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Starring: Gael Garcia Bernal, Emilio Echevarria
Director: Alejandro Gonzalez Inarritu
Rating: 4 / 5
Reviewed by Guest Scribe Legend
Fans of Pulp Fiction, Amores Perros is probably right up your alley. It is nonlinear storytelling of three different stories which intertwine due to one singular connection - a horrific car crash which involves the three main characters (Gael Garcia Bernal as Octavio, Goya Toledo as Valeria, and Emilio Echevarría as El Chivo). We see glimpses of various characters from the three plot threats intermingled through the movie which reinforces that these stories, though wildly different, are inexorably tangled together.
The first centers around young Octavio (Gael García Bernal, who puts in a convincing performance). He is a slacker in his young twenties, trying to make ends meet with his family… mother, brother, sister-in-law, and nephew. He finds himself in love with his sister-in-law Susana (Vanessa Bauche), who is mistreated by her husband, Octavio's brother. Octavio finds an immediate easy income source once he starts entering his dog into dog fights. Taking a healthy portion of the winnings home, he tries to win Susana away from his brother with the money, as if fighting his dog was somehow indicative of a steady income stream and solid work ethic. The success of his dog is so great, however, that he enrages another dog's owner, and after a bit of a stabbing finds his way speeding down the streets of Mexico City to save his life when CRASH.
Segue to Valeria and Daniel. She is an enchanting and superficial supermodel with a soft spot for her chi-chi, fru-fru, pampered little pooch, 'Ritchie'. He is a successful businessman who leaves his wife and two daughters to be with Valeria. She's driving along with Ritchie in the car enjoying a pleasant day when CRASH, she's struck by (you guessed it) Octavio. She comes home wheelchair-bound and things turns even more sour once Ritchie falls through a hole in the hardwood floor and can't be coaxed out.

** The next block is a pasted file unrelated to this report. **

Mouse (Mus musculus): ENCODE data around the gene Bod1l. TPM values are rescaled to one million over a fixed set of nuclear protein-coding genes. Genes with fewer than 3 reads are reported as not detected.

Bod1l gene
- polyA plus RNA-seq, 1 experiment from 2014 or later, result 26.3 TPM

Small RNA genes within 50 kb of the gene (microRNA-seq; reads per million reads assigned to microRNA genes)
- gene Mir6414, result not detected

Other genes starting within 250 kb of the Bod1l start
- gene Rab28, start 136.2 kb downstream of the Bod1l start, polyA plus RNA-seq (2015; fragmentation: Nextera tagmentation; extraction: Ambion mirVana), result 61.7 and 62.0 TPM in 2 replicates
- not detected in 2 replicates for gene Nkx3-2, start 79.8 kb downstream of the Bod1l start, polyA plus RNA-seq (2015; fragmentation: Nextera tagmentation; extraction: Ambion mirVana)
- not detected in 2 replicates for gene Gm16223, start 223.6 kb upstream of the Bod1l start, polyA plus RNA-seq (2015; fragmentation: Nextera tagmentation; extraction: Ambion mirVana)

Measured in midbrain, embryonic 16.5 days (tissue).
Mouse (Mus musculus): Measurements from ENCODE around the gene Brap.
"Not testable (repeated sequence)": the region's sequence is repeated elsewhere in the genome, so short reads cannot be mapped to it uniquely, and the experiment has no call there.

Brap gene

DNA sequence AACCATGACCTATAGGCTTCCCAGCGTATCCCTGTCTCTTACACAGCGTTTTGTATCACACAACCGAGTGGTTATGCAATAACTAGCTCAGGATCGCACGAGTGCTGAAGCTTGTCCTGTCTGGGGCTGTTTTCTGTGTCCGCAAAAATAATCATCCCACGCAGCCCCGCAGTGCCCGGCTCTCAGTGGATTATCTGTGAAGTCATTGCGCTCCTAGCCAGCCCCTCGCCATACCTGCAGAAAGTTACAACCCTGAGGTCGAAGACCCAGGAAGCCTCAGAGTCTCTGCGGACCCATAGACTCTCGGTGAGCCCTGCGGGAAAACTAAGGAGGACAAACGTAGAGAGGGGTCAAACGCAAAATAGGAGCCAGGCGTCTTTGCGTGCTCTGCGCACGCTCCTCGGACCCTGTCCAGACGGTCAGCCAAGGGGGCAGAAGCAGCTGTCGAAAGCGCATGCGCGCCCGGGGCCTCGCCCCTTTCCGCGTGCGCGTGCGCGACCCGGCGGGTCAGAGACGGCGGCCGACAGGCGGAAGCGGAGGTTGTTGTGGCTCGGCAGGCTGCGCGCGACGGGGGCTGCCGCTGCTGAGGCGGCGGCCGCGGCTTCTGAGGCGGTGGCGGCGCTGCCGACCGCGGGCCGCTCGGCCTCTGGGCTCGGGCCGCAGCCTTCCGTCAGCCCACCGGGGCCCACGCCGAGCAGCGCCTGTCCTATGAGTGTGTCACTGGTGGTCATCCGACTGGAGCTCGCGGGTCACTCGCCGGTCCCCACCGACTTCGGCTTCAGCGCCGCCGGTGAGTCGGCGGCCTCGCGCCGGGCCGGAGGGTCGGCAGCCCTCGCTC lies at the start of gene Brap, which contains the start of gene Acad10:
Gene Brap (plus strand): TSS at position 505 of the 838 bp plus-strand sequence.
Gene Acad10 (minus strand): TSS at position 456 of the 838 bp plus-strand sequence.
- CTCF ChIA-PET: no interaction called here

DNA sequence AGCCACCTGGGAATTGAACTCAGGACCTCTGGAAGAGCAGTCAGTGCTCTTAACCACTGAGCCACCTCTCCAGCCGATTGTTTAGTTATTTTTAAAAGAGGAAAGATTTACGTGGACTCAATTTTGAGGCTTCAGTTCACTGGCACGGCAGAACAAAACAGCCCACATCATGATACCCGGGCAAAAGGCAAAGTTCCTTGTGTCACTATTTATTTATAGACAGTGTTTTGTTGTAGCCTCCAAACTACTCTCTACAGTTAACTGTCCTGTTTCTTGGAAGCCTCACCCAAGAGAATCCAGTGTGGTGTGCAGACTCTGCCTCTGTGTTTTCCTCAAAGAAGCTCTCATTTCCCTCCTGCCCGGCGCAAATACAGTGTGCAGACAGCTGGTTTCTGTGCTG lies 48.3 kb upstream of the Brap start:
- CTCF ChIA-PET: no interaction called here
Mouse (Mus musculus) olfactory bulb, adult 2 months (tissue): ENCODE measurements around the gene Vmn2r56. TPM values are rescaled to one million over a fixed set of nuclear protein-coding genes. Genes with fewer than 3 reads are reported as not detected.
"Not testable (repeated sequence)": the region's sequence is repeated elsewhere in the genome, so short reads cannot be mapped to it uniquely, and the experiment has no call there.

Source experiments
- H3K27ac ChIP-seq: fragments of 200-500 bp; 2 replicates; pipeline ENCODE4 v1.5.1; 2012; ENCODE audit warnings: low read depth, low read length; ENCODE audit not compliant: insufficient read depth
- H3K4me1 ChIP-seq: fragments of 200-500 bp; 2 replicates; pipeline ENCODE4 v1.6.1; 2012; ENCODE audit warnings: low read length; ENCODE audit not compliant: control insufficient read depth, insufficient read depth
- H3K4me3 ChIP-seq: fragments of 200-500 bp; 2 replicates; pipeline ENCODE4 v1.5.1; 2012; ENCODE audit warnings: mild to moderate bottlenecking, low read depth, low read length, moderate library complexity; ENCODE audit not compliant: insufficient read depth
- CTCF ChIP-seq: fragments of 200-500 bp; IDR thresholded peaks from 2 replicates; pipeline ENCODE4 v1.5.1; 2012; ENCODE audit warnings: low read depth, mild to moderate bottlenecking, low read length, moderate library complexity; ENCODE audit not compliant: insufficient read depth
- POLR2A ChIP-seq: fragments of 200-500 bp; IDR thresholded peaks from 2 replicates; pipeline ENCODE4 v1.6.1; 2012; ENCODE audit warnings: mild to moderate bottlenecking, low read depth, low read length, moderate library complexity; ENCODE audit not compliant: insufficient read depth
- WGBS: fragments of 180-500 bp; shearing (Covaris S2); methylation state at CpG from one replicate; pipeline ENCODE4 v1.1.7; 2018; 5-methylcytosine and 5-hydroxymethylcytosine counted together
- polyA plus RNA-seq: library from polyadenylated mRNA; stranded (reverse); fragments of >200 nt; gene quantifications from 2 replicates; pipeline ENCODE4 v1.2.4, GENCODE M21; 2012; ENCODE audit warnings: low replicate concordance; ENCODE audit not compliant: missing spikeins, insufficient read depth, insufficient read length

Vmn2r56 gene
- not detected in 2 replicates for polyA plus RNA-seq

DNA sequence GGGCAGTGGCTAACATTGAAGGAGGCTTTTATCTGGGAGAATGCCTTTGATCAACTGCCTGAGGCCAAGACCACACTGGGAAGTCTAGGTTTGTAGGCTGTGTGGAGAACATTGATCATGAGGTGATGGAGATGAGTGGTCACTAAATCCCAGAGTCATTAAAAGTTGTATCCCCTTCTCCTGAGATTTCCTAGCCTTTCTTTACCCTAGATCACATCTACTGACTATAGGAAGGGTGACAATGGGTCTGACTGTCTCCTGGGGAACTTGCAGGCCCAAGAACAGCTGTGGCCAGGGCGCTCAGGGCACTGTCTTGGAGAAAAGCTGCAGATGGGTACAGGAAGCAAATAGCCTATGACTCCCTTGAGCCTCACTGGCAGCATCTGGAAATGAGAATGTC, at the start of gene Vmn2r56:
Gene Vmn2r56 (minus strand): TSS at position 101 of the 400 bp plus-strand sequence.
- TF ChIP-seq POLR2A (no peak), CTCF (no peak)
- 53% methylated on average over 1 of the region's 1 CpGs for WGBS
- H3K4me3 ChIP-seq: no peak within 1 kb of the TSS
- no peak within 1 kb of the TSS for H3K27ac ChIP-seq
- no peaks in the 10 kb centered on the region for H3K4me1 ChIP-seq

Lastly we see El Chivo, a homeless man who cares for dogs in some sort of abandoned room. (Notice how dogs are important in each of the three storylines). But he's not just a saintly long lost member of the Humane Society. He's a hit man. On his way to fulfill his latest contract, he witnesses Octavio and Valeria's car crash and makes off with his prize winning dog.
Things are of course much more detailed, but this is a skeletal idea of the gist of the movie. It is really quite cleverly done, but extraordinarily grisly. There's all sorts of violence, from stabbings, shootings, head butts, to car crashes - you name it. And something about watching dogs tear each other to pieces is highly disturbing. (There is a disclaimer that no animals were injured in the process.) El Chivo's squalor, Valeria's deterioration, Susana's abuse - all are very upsetting. And this just scratches the surface of the seedy underbelly of Mexican society coming through in this film. Also, a cautionary note about foul language: I have never heard so many expletives in one film before. If reading constant expletives in subtitles bothers you, then you should forego Amores Perros.
It is, nonetheless, a pretty interesting movie to watch, wrenching as it is. It shows the polar opposites of Mexican society. Successful businesspeople and celebrities on one side and the destitute and downtrodden on the other. When one stops to think, there are no middle class characters in the movie, reflective of the huge gap between rich and poor in Mexico. In Amores Perros, the gap collapses as all the characters' lives are thrown together into the same gruesome mix.
|Gael Garcia Bernal..........||Octavio|
|Emilio Echevarria..........||El Chivo|
Certification: Rated R for violence, language, and sexual situations.
Running Time: 153 minutes.
Additional Info: Internet Movie Database
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